Progress: Fail. But something is in the works – as per Marie Force’s feedback.

10. Short Stories (see original request here)

Short stories are a hard sell. We can’t price them individually below 99c and they struggle for visibility. Last year I suggested adding a Short Story sub-category to each genre and shaking up the pricing/royalty structure.

Progress: Great Success! KDP is currently in the process of adding Short Story sub-categories to each genre, giving them greater visibility, and is looking at paying 70% royalties for short stories priced below $2.99. In addition, Amazon has also launched StoryFront and DayOne.

11. International Surcharge (see original request here)

This issue isn’t on the radar for US self-publishers/readers, but is a big one for users in those markets where Amazon adds a $2 Whispernet surcharge on many ebook purchases – a problem compounded when local sales tax is added on top of that.

Progress: Mixed. Amazon’s continued international expansion is rendering this issue somewhat moot but there are still many markets affected. It would be a great PR move to abolish the charge altogether. It can’t make Amazon that much money and the upside is significant: preventing competitors from getting a toe-hold before Amazon is ready to launch a local Kindle Store.

12. Fix Author Email Notification (see original request here)

Last year, Amazon launched a new feature on author pages where readers could get an automatic email when selected authors release new books. But it didn’t work. I asked them to fix it, or drop it, as it was probably cannibalizing our own mailing lists… and wasn’t working!

Progress: Mixed. Whatever was gunking up the system seems to have been fixed a couple of months ago and readers began receiving new release notifications. However, I don’t seem to get them for all the authors I’m signed up for, but do receive them for authors I haven’t signed up for.

13. Allow bundling (see original request here)

Box sets have become hugely popular with readers but the only way of serving that need is to shoehorn books into one giant file, then battle with delivery fees and file sizes, and deal with the hassle of accounting for multiple authors. I’m sure there’s a simpler, more elegant solution where KDP could allow us to offer bundles of content. A sub-category for bundles/boxes would be nice too.

Progress: Mixed. Rumor is that Amazon is looking to do something here. At the very least, it is going to try and make the revenue/accounting side easier for those managing multi-author box sets.

14. Boost Select (see original request here)

This time last year, savvy self-publishers were fleeing Select and focusing their energies on gaining traction outside of Amazon. Even among those who stayed, the consensus was that KDP needed to do something to sweeten the pot.

Progress: Success. Kindle Countdown isn’t quite the game-changer that Select free days were but it’s definitely something. The deals page is a function of the Popularity List, so if your book isn’t already selling somewhat well, then you will struggle to get much out of a Countdown promo, unless you can boost it with an ad – which can be a lucrative approach given the higher royalties paid on lower priced books during Countdown. Amazon deserves praise for trying something different, even if it’s not quite enough to lure many back to Select.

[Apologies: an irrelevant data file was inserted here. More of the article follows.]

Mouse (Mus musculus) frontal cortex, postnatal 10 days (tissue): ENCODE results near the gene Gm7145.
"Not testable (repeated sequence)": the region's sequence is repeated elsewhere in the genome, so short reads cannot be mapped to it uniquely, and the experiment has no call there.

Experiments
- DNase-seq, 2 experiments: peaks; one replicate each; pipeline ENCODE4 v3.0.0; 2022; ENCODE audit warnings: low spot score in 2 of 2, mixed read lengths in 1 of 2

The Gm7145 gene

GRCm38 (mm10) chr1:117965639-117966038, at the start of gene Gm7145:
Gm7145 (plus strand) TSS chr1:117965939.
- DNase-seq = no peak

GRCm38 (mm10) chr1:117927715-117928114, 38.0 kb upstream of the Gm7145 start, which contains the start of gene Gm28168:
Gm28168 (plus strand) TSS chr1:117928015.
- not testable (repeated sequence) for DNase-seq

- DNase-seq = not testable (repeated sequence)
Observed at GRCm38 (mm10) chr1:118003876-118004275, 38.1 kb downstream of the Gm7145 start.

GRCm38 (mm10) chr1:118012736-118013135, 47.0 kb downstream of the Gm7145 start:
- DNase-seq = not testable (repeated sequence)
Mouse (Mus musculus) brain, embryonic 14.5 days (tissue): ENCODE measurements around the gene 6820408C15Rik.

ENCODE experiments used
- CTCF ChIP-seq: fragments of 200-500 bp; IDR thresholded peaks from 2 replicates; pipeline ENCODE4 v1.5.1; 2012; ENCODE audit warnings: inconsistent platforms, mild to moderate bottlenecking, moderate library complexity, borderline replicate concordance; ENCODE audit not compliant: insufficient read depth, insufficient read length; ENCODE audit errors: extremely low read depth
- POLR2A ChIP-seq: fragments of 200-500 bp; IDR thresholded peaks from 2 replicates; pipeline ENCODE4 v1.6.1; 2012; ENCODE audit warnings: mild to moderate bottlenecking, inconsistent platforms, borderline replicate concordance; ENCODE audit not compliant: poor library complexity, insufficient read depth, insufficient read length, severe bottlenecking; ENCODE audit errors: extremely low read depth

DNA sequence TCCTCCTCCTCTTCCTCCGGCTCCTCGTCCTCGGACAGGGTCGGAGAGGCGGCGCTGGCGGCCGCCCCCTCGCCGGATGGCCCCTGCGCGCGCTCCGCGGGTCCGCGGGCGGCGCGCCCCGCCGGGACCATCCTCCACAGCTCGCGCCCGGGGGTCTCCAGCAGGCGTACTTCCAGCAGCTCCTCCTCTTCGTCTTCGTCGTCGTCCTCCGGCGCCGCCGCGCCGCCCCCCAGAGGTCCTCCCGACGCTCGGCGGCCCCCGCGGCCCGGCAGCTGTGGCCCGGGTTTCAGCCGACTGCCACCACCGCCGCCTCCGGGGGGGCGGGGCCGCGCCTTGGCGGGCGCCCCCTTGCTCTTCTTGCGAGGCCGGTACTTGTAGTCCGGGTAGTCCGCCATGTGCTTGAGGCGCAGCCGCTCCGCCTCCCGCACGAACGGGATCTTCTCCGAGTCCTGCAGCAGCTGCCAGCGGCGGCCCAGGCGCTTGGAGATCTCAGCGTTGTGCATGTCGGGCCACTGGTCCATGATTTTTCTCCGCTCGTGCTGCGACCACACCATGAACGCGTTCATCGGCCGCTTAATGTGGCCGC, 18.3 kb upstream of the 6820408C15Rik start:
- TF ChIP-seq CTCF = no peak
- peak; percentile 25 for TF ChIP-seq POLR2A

15. Scheduled Discounts (see original request here)

Given the gremlins that can sometimes attack when you have to drop price in time for an ad, another popular request was for scheduled price drops – like we can now do at Kobo. I suggested that Amazon could curate such deals on special page, broken down by category.

Progress: Success. Amazon did all of that, as part of Countdown, but only made it available to those enrolled in Select. I’d still like to be able to schedule price drops for titles not in Select. Alternatively, let us change prices without going through the whole publishing process again – which would avoid a lot of problems/stress with regard to promo campaigns.


KDP should be congratulated for making a huge amount of progress on such a substantial list of issues and feature requests. Out of all the retailers, Amazon seems to be the one most willing to listen and make changes requested by authors.

Some requests were probably either unrealistic or technically difficult (More Data, Coupons, Full Territorial Pricing, Pre-Orders), but even then I got the sense that they were trying to understand the issue from our perspective and seeing if anything could be done.

I was extremely heartened to see progress on the issues that would have the biggest direct effect on authors (Categories, Payments, Select, Discounts). And there are plenty more developments in the works we can look forward to. Amazon is always tight-lipped about those but, for starters, we can certainly expect KDP reporting to be improved.

Finally, I should note all the other stuff Amazon rolled out in the last year: KindleWorlds, StoryFront, DayOne, Matchbook, the new imprints Waterfall Press and Jet City Comics, new Kindle Stores in Mexico and Australia, and the opening up of ACX to the UK (although the extremely unpopular ACX royalty cut must be mentioned).

I’m impressed Amazon was able to squeeze in time to address our concerns. And a huge thanks to all of you here and on Kboards for taking the time to put forward requests and suggestions.

Note: As per Mark Coker in the comments, Smashwords provides a pre-order facility for Barnes & Noble, as well as Kobo and Apple. The only difference being that those pre-order sales at B&N aren’t rolled up for a ranking boost on launch day. See the comments for more from Mark and links to info on Smashwords’ pre-order facility.